The path to enlightenment

by John Flinn, San Francisco Chronicle, October 2, 2005

The sacred meets the scared in Japan's Kii Mountains

Dorogawa, Japan -- My guide, Mr. Samio Ohnishi, is screaming at me in Japanese. "Are you," he demands to know (as it's translated for me), "a loving and faithful husband?"

It's rather a personal question from someone I've known less than three hours. But seeing as I'm dangling head-first off the side of a very high cliff, and Ohnishi-san is holding the rope, it seems wise to give him an answer.

"Hai!" I shout back. Yes.

"Are you a loyal and filial son?"

Before I can respond -- what exactly does "filial" mean? -- he lets a little rope slip through his fingers and I plummet a few stomach-turning inches.

"Are you a kind and patient father?"

As I try to think of a way to tell him I don't have any children, Ohnishi-san jiggles the rope and drops me a little further.

"Hai!" I yell. "Hai! Hai!"

The path to enlightenment, I'm coming to understand, is not necessarily a comfortable one.

This is the way of the yamabushi, the fabled Shugendo monks who wander the undulating green mountains of the Kii Peninsula south of Kyoto. Sometimes called "mountain ninjas" -- a colorful but not terribly accurate label -- they seek mystical powers through a rigorous form of asceticism that can include subsisting on a diet of pine needles, standing under waterfalls reciting mantras through chattering teeth and, most famously, hanging by their ankles off the side of this cliff. They've been doing this since the 7th century, but the yamabushi -- the name means "those who lie down in the mountains" -- are hardly mythic figures of the past. They still roam these wooded mountains, and I was hoping very much to encounter one.

Thousands of Japanese pilgrims also come to the Kii Mountains each year to walk the ancient footpaths connecting the most important Shinto shrines, Buddhist temples and sacred mountains. In recognition of this, the spiderweb of pilgrimage routes and the sites they link were granted World Heritage Site status this summer by UNESCO. It's a region with a high concentration of traditional hot-spring spas called onsens, and the Japanese have high hopes for tourism here.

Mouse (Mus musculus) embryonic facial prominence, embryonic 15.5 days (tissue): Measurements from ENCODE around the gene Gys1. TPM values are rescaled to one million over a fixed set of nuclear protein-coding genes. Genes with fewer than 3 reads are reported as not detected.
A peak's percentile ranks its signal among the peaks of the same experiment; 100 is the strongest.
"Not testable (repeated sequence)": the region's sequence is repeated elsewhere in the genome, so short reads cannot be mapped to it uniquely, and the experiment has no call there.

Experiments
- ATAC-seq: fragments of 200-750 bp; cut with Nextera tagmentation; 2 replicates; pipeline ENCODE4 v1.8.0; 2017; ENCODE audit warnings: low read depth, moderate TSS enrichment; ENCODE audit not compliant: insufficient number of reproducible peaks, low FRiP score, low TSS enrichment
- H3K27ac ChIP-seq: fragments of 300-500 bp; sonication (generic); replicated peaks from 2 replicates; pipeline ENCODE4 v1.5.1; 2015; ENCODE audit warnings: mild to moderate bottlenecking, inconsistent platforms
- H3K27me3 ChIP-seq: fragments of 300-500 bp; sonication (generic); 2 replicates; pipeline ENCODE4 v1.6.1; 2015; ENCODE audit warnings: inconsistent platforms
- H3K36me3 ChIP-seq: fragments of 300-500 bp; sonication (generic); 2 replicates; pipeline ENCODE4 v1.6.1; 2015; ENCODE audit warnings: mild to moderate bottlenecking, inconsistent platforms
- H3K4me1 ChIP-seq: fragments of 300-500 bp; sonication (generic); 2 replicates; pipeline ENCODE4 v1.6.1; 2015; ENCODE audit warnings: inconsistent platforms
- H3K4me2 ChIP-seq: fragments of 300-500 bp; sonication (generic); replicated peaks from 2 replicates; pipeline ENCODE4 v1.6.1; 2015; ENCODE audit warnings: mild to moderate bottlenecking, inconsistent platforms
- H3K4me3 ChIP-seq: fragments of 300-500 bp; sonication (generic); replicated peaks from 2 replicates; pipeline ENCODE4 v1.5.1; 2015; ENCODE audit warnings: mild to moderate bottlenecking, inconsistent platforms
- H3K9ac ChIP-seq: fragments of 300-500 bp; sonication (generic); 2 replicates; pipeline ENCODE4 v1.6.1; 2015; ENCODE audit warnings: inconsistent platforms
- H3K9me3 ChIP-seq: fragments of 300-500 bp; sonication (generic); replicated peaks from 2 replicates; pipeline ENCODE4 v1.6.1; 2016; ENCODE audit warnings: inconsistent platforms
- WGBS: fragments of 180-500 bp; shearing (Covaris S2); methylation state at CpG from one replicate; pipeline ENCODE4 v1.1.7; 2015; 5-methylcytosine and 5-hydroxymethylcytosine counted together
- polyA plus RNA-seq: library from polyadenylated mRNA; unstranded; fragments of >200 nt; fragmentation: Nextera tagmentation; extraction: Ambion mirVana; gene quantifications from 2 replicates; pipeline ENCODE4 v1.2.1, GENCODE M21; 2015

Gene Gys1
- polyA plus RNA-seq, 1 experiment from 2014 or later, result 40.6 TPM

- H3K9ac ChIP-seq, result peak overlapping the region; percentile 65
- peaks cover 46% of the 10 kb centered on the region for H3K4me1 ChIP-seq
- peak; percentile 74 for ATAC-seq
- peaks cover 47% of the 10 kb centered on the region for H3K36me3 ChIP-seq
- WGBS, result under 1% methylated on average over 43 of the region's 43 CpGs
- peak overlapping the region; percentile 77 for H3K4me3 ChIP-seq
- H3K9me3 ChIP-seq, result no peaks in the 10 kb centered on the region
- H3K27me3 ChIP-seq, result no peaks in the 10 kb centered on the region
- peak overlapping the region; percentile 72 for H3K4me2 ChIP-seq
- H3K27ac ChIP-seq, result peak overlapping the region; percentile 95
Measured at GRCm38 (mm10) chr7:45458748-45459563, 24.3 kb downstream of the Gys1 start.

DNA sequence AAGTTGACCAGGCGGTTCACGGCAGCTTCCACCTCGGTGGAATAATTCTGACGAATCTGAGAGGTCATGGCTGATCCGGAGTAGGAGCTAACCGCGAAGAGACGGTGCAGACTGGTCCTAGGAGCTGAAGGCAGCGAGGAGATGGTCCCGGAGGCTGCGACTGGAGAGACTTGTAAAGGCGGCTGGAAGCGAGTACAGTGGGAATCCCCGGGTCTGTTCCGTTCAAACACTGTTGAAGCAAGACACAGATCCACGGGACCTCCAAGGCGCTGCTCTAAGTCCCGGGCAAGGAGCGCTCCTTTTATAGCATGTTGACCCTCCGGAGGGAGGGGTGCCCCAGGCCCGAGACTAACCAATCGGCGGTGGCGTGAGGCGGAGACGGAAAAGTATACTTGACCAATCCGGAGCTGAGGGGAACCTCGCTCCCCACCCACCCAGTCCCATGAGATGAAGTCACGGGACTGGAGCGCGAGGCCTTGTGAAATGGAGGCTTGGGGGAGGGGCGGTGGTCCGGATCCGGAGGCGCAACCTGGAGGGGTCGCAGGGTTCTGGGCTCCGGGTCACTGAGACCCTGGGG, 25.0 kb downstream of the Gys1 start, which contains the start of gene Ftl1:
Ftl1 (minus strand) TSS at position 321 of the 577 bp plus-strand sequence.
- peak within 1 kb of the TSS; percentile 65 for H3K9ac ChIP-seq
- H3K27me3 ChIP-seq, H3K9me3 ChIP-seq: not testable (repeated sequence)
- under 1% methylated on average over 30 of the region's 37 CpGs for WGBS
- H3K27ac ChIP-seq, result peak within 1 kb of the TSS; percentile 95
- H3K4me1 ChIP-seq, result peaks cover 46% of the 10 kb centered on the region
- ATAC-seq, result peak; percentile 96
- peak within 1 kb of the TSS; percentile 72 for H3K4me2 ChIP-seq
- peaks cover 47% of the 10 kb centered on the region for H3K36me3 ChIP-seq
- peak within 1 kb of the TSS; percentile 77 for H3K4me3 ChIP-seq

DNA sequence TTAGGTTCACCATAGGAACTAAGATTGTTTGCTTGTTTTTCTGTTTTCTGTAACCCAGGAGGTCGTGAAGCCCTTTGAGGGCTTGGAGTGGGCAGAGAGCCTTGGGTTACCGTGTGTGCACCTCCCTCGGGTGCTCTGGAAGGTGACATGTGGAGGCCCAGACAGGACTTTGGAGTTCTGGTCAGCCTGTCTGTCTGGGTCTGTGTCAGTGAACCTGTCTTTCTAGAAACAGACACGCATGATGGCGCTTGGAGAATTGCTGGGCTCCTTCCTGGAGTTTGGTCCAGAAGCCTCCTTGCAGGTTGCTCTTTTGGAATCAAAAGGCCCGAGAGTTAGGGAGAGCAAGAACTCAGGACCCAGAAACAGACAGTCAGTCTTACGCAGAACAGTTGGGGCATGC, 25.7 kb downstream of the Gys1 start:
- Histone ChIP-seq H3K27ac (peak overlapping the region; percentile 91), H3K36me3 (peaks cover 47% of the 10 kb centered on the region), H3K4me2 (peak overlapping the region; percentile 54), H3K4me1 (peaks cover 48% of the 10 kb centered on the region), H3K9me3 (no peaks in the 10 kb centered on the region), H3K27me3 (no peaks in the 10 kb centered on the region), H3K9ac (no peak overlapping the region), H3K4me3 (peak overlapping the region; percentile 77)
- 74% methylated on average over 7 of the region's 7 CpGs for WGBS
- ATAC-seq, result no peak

The pilgrimage routes are as long as 100 miles, and I didn't have time to walk one, nor was I able to figure out the system of lodges along the way. There's not much information available in English at the moment, although I suspect this will change.

I ended up taking several day hikes in the mountains, always keeping an eye out for the yamabushi, and one overnight walk to the summit of sacred Mount Omine, which is crowned with a Shugendo temple and a scattering of shukobos, simple temple lodges for pilgrims.

All-male ascent

At 5,640 feet, Mount Omine isn't particularly tall by Japanese standards, and its lumpy shape has none of the grace or symmetry of Mount Fuji. It's sacred because it's the site where, in the 7th century, a Japanese ascetic and mystic named En-no-Gyoja founded the Shugendo religion, blending aspects of tantric Buddhism, Shintoisn, Taoism, Confucianism and Japanese shamanism. The name means "the path of training and testing."

Not everyone was thrilled to see the mountain included on the list of World Heritage Sites: Women are strictly forbidden from setting foot on it. Long after Fuji and other sacred peaks were opened to females, the monks and priests who oversee Omine continue to bar them.